As is indicated in chapter 14, verse 52, security problems plagued Shaul’s reign. He began to assemble the first standing army in the history of our people. Clearly, Shaul could not have done this without the help of his staff. They identified and conscripted any man who seemed to have the makings of a good soldier. Included in this military draft, were the three oldest sons of Yishai, David’s big brothers. It is a recurring element in these early stories of David, that hardly anyone saw his potential as a leader or warrior.

Who would have been in charge of this rounding up of soldiers of Israel? Who collected all of the men who stood trembling at the taunts of Goliath? Who ran the program of military conscription that overlooked David both in Yishai’s household and in the household of the king himself?! None other than Avner ben Ner, cousin of the King and captain of his hosts.

When David steps up to face Goliath, Shaul ribs his cousin, asking him if he knows who this brave boy is. Avner has no idea. When David is brought back by Avner, Shaul asks the youth to announce to his cousin which household he comes from. There is an implied criticism of Avner, as if to say, “didn’t you go to the house of Yishai and come back with three men? Didn’t they shirk in terror at the taunts of the Philistine? How did you miss this youngster?”

This is, of course, a gentle rebuke. By referring to David as a youth and stripling, Shaul is being ironic, (David was “more of a man” than any of the assembled) but he is also softening the criticism of his cousin’s lapse. David did not, after all, look or act like the kind of warrior who could challenge Goliath. This is the point of the story, and the reason for its inclusion. Avner is yet another character who mistakes outward appearance for inner potential, and thereby misses David completely. He is not the first character in these chapters to do so. David’d father and brothers, Shmuel, and Shaul all seem to have made the same mistake. (see the rest of chapters 16 and 17 for the details)

In fact, David being the minstrel of Shaul would probably have made him less noticeable to Avner, not more. It seems unlikely that Avner searched the ranks of poets and musicians when assembling the hosts of Israel. It may very well have been David’s sensitive soul and musical talents that kept him under Avner’s radar.  This is the point of the story, and it unites both “introduction” episodes into one. David’s combination of qualities was so rare and unique, that everyone had trouble figuring out what he was all about, including those closest to him. Only God and an anonymous young man in Shaul’s court recognized the astonishing range of talents possessed by young David.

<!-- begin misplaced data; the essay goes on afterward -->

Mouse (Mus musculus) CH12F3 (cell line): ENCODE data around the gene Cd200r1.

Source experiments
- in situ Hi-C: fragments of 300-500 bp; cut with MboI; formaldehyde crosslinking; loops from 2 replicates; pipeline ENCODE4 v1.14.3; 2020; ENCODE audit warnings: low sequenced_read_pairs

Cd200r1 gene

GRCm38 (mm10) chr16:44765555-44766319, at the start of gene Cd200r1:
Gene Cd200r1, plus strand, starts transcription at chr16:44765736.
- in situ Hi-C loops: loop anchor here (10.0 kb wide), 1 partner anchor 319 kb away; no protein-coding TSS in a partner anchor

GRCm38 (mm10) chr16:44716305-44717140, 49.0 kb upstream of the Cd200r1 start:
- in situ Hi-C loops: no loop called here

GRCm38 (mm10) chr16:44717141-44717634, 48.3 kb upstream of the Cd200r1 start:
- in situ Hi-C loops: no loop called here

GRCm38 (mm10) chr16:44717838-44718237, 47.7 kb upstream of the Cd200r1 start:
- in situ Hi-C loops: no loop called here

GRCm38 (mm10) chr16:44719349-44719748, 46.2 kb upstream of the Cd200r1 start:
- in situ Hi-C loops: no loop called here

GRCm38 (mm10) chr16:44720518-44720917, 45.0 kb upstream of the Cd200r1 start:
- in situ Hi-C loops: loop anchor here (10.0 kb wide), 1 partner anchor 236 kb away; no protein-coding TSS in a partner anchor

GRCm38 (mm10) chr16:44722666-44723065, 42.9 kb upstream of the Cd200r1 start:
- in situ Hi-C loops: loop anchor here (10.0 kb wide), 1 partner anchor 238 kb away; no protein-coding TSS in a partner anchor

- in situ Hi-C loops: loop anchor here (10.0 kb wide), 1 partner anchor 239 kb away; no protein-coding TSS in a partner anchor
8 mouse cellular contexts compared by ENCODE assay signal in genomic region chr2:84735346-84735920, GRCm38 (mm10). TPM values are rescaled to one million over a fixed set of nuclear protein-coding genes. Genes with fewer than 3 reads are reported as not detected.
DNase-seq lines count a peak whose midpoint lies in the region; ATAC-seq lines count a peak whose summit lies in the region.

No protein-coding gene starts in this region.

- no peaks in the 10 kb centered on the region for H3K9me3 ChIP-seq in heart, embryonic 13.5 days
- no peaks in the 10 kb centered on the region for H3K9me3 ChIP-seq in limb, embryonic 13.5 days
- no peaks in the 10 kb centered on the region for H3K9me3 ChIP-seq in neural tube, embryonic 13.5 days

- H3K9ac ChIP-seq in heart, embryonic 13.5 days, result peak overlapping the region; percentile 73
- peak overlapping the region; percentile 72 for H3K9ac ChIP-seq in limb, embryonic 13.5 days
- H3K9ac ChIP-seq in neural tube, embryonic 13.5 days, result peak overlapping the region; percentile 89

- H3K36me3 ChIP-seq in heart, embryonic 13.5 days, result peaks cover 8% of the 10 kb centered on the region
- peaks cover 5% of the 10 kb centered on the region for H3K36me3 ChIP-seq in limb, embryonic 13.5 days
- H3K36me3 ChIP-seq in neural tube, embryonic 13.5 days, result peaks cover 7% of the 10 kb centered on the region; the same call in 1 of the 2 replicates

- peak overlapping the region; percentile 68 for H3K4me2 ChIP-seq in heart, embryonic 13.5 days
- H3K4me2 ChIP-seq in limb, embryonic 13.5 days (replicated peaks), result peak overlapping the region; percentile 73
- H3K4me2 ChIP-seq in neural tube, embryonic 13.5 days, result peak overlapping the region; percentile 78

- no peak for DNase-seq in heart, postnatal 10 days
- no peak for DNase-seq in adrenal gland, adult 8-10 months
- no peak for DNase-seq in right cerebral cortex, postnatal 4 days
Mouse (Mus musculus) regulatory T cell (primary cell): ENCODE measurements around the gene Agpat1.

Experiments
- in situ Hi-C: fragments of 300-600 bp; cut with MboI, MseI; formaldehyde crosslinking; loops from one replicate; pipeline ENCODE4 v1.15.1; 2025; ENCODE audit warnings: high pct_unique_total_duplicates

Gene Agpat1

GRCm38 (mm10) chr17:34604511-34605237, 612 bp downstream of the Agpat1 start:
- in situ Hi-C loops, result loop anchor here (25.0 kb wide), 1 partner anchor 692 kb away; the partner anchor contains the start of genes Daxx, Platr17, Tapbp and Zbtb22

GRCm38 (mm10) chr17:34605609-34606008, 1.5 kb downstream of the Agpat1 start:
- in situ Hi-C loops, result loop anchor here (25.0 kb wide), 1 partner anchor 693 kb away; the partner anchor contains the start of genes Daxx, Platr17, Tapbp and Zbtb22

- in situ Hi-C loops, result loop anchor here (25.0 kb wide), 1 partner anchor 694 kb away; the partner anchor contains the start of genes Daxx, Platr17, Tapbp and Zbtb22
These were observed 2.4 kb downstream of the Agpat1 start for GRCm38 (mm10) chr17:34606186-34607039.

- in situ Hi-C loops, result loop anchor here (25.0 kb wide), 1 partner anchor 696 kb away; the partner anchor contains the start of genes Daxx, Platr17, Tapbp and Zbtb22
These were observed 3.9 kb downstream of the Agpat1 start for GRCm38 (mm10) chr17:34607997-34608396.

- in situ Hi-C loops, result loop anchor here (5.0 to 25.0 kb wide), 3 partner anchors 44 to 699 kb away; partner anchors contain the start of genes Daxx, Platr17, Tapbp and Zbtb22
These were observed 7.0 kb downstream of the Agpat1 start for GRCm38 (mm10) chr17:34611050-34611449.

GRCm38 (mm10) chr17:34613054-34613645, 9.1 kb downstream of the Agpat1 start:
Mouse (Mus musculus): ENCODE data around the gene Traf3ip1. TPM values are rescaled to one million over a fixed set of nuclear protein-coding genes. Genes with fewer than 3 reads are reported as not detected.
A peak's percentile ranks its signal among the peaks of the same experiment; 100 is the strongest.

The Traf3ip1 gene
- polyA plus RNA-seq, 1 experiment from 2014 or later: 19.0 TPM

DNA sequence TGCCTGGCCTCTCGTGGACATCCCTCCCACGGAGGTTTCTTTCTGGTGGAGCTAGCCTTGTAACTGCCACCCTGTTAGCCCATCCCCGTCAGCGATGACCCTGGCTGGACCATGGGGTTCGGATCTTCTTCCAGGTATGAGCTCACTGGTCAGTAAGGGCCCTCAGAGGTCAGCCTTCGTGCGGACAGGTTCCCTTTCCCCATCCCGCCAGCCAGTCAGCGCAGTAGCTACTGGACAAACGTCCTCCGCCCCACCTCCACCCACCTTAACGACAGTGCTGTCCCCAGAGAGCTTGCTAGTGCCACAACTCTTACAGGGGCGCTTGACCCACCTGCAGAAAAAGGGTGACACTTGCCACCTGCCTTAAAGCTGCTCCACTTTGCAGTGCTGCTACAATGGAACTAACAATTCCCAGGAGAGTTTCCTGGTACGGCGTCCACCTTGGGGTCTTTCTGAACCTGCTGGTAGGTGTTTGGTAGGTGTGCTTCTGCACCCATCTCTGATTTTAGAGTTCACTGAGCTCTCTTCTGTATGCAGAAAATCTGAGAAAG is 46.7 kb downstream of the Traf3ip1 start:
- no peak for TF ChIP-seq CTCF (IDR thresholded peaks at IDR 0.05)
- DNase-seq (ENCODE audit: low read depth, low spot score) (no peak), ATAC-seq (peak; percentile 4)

Basically Shaul is setting Avner up. He wants to see the look on his general’s face when he finds out that he has passed by the “stripling” and simply never noticed him.


Now back to our original problem. Why did God want David anointed while Shaul still reigned? What does it even mean to have two men anointed king at the same time?

Our third Rosh Kollel, HaRav Moshe Lichtenstein, wrote a series of articles on Jewish political theory. They appear online at Yeshivat Har Etzion’s Virtual Bet Midrash. (it is definitely recommended reading and can be found at )


In the series, Rav Lichtenstein writes:

“there is a dual element involved in the mitzvah [of appointing a king]:

a) appointment of a sovereign who has the authority of government as the state's executive arm; and

b) the personal election of a monarch as representative of Divine action and presence upon earth.

In this [latter] capacity, he is a sacral figure, sharing certain common characteristics with a kohen (gadol). This latter role is unique to the Davidic lineage and does not apply to other monarchs.”


In other words, there are two aspects to being a king of Israel. A king is both the official leader of the people, and also God’s representative to the people. A chief executive who is not a descendant of David is the former but not the latter. (see the article online for proof)

Later in his paper, Rav Lichtenstein specifically mentions that the status of Shaul is unclear to him. I assume that by this he means that he is not sure if Hashem has bestowed upon Shaul the status of the sacral figure described above. Perhaps he simply had the status of leader of the people.